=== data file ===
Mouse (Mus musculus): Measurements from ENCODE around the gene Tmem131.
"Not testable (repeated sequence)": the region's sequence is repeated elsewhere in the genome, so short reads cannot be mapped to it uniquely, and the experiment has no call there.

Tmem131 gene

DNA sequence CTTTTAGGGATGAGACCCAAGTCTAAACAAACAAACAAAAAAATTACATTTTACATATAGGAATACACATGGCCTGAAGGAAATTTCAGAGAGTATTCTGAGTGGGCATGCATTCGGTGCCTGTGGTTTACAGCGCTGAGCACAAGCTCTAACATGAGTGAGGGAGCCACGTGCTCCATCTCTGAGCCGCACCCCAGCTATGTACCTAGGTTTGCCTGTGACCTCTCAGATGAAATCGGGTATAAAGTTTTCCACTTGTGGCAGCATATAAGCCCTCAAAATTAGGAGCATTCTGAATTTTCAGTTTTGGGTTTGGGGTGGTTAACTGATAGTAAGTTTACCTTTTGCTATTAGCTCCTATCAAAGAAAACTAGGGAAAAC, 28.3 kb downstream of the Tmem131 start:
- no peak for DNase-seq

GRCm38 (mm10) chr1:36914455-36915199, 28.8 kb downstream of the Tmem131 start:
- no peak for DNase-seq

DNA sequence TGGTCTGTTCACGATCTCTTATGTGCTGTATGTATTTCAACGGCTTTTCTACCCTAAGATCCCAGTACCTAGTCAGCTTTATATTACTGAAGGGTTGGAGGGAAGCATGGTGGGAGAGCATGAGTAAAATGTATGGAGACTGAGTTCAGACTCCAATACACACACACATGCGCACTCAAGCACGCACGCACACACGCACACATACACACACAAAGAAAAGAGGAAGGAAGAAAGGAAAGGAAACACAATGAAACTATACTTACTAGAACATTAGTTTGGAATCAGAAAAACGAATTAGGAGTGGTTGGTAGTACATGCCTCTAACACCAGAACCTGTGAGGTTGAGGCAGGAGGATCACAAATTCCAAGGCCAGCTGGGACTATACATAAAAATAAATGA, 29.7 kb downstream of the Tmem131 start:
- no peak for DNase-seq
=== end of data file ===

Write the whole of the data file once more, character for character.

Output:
Mouse (Mus musculus): Measurements from ENCODE around the gene Tmem131.
"Not testable (repeated sequence)": the region's sequence is repeated elsewhere in the genome, so short reads cannot be mapped to it uniquely, and the experiment has no call there.

Tmem131 gene

DNA sequence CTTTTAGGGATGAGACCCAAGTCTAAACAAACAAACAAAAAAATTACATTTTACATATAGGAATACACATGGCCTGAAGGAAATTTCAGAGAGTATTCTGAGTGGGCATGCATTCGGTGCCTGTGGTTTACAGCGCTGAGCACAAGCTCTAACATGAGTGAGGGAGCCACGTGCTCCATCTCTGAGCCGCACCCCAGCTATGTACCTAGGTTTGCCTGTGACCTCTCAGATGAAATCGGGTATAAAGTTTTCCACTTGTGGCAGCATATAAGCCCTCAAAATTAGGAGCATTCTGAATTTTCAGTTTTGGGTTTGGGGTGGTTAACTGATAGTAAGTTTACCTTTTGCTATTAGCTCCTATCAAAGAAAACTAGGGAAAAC, 28.3 kb downstream of the Tmem131 start:
- no peak for DNase-seq

GRCm38 (mm10) chr1:36914455-36915199, 28.8 kb downstream of the Tmem131 start:
- no peak for DNase-seq

DNA sequence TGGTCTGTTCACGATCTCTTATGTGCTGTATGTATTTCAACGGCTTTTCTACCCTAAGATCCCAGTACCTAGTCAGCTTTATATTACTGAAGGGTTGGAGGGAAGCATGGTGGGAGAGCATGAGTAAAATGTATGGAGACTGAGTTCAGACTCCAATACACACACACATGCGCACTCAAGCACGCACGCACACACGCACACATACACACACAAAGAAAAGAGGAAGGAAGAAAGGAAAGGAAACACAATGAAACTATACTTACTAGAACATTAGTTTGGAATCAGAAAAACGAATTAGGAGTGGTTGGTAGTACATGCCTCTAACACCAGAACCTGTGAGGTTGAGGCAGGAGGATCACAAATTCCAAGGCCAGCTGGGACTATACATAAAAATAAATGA, 29.7 kb downstream of the Tmem131 start:
- no peak for DNase-seq